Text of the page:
Saartijie Baartman from Khoisan was exhibited for her large buttocks in Europe

Saartijie Baartman from Khoisan was exhibited for her large buttocks in Europe

Sarah Baartman was born in 1780, her names were Saartjie or Sawtche or Ssehura which means diminutive form. She was from the Khoikhoi nomadic ethnic group that lived in the eastern  region of the Cape Colony in present day South Africa. Sarah was 4 ft 7in tall.

Sarah’s life was lined with difficulties. Her mother passed away when she was only two years of age. Her father who was a cattle driver also died when she was a teenager. The mother of Sarah belonged to South Africa’s oldest tribe, the Khoi.

Khoi Khoi women’s skin tone was lighter and their hips were well built. The hips developed in the tribe of Sarah ‘s mother were at that time a sign of beauty.

Sarah’s difficulties compounded after a Dutch Doctor called William Dunlop purchased Sarah from her employer, an Afrikaans farmer and employed her in his house a domestic help in Cape Town.

At that time, Sarah had grown large buttocks known as steatopygia in medical term. It is a condition in which a woman or sometimes even a man builds up huge tissue on the buttocks and thighs.

The sides and front of the thighs often involve the accumulation of the fat. Therefore a curvy figure is created in the Khoikhoi women. In women of Sub-Saharan African descent, pygmies from central Africa and the tribe Onge from the Andaman islands, the genetic characteristic of steatopygia can also be found.

Unfortunately, this physical state caused her fascination with the early nineteenth century white European colonizers. They have therefore made their biggest error by categorizing Sarah or Saartjie Baartman as a sub-human individual and using her physically.

Dunlop, who was then employed by the Royal Navy, had been using Sarah for a while in Cape Town as his slave and sex servant. He and his partner a mixed-race entrepreneur called Hendrik Cesars took Sarah to London in 1810. From there they changed her name to Sarah or Saartjie.

Dr. Dunlop and Cesars once convinced Sarah in London that if they exposed her body, she would become wealthy. Innocently, she accepted without doubt. Dunlop and Cesars then organized freak shows throughout England for the next few years and exposed her out in all cities of the Kingdom and the Netherlands.

Sarah was treated like an animal, they made her walked, stood, sat or danced unquestioningly. White people could see her with stupefaction, astonishment, disgust and amusement. Both men and women touched her.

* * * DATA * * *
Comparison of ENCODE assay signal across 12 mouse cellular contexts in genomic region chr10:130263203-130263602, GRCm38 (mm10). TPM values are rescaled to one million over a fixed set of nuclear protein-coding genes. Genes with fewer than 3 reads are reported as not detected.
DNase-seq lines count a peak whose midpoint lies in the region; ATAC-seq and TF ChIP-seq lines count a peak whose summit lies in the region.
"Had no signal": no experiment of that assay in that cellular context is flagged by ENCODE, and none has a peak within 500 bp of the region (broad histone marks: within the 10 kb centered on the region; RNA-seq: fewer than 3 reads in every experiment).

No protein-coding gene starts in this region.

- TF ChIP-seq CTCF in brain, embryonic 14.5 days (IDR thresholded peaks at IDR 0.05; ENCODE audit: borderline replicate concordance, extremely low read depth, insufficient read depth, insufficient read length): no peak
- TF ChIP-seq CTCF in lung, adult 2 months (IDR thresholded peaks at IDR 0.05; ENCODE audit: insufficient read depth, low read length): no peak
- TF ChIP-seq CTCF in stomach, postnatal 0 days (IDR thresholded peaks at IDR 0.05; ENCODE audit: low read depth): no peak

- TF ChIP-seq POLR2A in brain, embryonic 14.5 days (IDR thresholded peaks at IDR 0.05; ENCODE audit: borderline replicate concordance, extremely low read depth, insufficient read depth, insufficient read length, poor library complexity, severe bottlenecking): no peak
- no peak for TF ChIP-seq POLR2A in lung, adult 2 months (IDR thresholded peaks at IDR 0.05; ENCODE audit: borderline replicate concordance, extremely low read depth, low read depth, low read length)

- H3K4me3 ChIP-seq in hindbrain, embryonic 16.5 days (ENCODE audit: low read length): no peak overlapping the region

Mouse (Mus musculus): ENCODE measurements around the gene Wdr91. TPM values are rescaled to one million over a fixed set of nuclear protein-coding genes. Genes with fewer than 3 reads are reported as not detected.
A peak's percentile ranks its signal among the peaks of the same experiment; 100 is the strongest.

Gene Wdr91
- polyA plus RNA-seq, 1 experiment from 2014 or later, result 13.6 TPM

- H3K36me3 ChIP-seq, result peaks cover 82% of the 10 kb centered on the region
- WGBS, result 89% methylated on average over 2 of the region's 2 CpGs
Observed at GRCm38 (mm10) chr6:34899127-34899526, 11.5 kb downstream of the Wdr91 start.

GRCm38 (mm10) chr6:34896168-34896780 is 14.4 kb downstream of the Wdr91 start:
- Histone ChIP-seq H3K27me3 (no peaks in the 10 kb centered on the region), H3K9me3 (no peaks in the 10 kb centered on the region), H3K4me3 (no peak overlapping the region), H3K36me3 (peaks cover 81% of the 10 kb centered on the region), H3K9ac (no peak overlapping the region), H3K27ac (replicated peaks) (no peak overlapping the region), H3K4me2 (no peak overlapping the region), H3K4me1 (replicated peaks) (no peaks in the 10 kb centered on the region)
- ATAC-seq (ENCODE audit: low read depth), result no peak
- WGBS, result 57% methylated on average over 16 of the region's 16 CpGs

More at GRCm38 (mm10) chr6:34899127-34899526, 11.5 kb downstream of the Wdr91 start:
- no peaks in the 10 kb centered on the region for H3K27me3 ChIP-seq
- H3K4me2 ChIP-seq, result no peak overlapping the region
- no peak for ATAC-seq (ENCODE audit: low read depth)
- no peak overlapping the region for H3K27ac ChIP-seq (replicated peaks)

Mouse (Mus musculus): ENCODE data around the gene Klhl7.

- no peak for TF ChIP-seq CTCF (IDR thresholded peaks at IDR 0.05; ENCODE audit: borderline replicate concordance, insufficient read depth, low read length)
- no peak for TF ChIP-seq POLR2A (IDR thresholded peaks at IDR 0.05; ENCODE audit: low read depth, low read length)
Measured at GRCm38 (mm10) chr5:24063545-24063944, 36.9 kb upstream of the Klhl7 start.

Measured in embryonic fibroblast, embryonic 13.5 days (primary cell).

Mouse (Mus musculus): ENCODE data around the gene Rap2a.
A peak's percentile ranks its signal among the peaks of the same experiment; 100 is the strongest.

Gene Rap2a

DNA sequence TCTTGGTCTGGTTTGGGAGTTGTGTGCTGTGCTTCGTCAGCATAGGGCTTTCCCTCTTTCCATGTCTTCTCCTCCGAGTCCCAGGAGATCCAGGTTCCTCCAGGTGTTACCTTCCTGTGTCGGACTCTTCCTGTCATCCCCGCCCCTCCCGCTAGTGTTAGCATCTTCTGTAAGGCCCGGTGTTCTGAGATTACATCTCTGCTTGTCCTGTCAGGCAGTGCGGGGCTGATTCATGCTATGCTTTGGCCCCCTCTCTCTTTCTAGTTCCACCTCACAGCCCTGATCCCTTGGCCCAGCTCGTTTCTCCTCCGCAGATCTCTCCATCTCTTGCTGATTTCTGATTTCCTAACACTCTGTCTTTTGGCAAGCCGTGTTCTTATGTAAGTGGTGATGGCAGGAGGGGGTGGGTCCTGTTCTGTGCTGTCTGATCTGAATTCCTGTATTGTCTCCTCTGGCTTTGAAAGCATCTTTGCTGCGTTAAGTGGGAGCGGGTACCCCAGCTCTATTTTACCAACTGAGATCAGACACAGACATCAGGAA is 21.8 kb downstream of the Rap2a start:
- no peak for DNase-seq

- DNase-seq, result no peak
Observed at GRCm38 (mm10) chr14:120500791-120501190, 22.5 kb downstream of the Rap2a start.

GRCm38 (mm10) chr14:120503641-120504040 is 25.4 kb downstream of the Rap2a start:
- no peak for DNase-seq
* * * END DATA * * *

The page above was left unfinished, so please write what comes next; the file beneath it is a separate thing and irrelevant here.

In the meantime, scientists and doctors began to explain Sarah’s anatomy in all sorts of concepts. Sarah was the victim to the inferiority of the Black race, and she endured a illness in some way. She suffered macronymphy because of the abnormality of Sarah’s sexual organs, scientists said. But that was her natural normal body.

A group which supported Sarah was formed by Robert Wedderburn, a young Jamaica activist against racism and slavery. Robert Wedderburn also put legal pressure on the British government to stop such freak exhibitions.

In 1814 Cesars took Sarah to Paris to avoid such pressure. There she was presented at numerous venues like a circus. She was called Hottentot Venus, or Black Venus, meaning a khoikhoi.

During private meetings, Sarah was slowly and certainly forced into pro sti tution. She was treated as a real object of s*x in such gatherings.

Also at time, Sarah was used as the subject of studies by zoologist and operator Georges Cuvier. Georges Cuvier was also the Napoleon Bonaparte surgeon. The professor of zoology was also the manager of the French National Museum of Natural History.

Sarah was most definitely the missing link between man and animal, according to Georges Cuvier. It is assumed that Georges Cuvier had requested permission to research on Bushman’s woman with greater precision.

Upon his study, the professor compares Sarah’s face with an orangutan, then says her stocks look like female mandrills.

How Sarah Baartman died

Sadly, Sarah Baartman died at the age of 26 in Paris on 29 December 1815. She died horrible, ashamed and sick. She was suffering from pneumonia and/or syphilis and also from alcohol at the time of her death. The professor dissected her body soon after her death. Prior to that, he made Sarah’s body of plaster cast.

He then showed in Paris Sarah’s remains. In 1817, he presented his research at the Medical Academy. The Black Africans were also reported to be perpetually inferior according to his study.

Up later in 1975, the Paris public had been exposed to genitals, the brain, the skeleton and a plaster cast from the body. Nelson Mandela was declared South African President in 1994 and demanded Sarah ‘s remains from the French Government.

The controversy of Sarah Baartman’s remains

Unfortunately, the French government denied initially. They approved the request in March 2002. The remains of Sarah Baartman were buried about 192 years after she had left her nation in the area of her birthplace in Eastern Cape on August 9, 2002.

Many books on the treatment and cultural significance of Sarah have been published over several years. Sarah’s life and times were covered in the 2010 film ‘Black Venus,’ as well as the 1998 documentary ‘The Life and the Times of Sara Baartman.

There are many more details about the life of Sarah that remain unknown and unconfirmed. The harm done on Sarah can not be repaired today. The least we can do is call ample bravery to speak the bare truth that could comfort her soul. You have to remember that maybe she was the first Black woman to be a trafficked victim.

Source: STSTW

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